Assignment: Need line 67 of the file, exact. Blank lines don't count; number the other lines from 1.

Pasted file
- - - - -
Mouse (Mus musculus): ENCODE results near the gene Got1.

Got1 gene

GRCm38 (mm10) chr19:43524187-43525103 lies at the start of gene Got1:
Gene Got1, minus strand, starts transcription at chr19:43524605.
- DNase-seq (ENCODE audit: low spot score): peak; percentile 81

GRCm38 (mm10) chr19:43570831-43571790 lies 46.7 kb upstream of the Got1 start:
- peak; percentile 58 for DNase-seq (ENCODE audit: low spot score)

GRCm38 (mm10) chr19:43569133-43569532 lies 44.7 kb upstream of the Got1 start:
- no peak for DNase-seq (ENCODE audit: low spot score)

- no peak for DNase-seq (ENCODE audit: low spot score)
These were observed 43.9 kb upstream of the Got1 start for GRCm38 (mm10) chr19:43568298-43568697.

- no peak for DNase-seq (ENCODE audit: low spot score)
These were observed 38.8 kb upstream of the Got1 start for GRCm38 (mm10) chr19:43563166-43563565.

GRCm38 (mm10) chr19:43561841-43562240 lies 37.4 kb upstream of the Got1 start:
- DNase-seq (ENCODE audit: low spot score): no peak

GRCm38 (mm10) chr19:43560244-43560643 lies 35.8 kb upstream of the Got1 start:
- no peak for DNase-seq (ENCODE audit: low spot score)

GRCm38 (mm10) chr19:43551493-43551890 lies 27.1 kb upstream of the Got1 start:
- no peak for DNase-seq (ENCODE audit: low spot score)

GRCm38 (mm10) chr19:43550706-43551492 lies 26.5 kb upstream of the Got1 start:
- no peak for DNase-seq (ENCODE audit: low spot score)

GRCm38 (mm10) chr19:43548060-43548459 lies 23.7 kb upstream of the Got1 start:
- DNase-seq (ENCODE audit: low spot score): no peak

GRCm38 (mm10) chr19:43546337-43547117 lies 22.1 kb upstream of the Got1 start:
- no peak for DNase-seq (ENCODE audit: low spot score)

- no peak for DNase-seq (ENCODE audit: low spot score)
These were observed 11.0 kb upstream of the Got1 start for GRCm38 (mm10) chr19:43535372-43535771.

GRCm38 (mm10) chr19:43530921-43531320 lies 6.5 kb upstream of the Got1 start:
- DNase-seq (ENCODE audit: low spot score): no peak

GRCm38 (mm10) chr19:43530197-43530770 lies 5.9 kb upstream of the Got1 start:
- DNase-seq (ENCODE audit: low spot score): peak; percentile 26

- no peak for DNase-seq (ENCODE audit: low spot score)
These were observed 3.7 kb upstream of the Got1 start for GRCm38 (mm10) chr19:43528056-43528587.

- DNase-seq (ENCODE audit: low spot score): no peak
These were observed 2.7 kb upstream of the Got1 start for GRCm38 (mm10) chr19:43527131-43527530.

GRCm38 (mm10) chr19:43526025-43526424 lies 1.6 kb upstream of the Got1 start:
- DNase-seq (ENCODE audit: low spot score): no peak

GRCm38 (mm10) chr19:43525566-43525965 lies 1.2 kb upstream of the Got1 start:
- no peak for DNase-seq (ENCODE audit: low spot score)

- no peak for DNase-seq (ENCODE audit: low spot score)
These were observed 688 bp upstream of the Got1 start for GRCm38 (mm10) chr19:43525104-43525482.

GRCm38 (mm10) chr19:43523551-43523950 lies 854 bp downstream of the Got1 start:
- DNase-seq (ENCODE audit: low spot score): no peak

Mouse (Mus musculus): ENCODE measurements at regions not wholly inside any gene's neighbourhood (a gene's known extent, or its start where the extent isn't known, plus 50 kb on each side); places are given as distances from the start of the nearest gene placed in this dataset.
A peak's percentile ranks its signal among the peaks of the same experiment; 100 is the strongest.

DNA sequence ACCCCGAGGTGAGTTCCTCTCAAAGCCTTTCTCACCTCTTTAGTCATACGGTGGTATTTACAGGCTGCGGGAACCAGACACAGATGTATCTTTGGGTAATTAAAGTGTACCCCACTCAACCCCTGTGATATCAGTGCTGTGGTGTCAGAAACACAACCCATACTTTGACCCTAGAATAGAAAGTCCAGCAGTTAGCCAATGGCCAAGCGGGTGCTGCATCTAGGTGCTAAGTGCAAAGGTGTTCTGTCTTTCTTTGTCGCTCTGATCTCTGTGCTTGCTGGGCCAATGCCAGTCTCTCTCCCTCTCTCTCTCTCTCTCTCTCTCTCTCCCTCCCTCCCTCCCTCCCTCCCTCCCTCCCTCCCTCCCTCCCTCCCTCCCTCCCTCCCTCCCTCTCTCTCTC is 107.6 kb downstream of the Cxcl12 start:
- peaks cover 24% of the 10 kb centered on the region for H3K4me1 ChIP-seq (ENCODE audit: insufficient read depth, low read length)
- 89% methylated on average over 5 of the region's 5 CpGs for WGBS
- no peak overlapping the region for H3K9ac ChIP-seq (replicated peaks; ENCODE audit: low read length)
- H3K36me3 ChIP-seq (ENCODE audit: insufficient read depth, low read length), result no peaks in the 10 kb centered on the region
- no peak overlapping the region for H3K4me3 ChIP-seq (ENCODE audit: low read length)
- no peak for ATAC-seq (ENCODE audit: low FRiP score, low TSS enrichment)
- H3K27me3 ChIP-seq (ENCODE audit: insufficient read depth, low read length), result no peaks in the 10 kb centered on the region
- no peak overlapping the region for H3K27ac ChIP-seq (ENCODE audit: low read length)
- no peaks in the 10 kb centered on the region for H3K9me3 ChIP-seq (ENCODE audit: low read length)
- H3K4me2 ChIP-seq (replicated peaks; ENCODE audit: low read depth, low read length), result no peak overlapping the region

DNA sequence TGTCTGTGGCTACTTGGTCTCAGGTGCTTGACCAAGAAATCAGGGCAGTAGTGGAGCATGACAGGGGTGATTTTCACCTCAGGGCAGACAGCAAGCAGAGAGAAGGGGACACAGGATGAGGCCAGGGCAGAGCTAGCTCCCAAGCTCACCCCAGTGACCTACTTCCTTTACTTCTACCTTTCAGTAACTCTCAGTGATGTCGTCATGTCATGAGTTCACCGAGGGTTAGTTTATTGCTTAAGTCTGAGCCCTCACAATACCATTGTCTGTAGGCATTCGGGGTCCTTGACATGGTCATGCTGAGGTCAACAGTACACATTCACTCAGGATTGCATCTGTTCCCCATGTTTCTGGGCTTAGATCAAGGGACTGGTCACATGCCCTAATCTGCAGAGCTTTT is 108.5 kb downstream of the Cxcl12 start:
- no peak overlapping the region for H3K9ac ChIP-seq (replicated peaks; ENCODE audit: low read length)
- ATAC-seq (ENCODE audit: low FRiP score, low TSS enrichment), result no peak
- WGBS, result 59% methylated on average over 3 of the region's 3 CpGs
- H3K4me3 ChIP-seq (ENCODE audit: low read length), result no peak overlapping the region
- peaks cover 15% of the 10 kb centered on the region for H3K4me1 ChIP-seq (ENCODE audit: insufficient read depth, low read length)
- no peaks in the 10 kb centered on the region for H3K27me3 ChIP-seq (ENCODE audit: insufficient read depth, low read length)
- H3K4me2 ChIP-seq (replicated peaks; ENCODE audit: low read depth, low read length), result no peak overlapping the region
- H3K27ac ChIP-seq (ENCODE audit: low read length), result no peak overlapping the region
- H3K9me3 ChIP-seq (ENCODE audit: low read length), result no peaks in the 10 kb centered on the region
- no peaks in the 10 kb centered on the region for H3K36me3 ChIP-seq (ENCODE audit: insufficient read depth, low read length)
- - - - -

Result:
- no peaks in the 10 kb centered on the region for H3K36me3 ChIP-seq (ENCODE audit: insufficient read depth, low read length)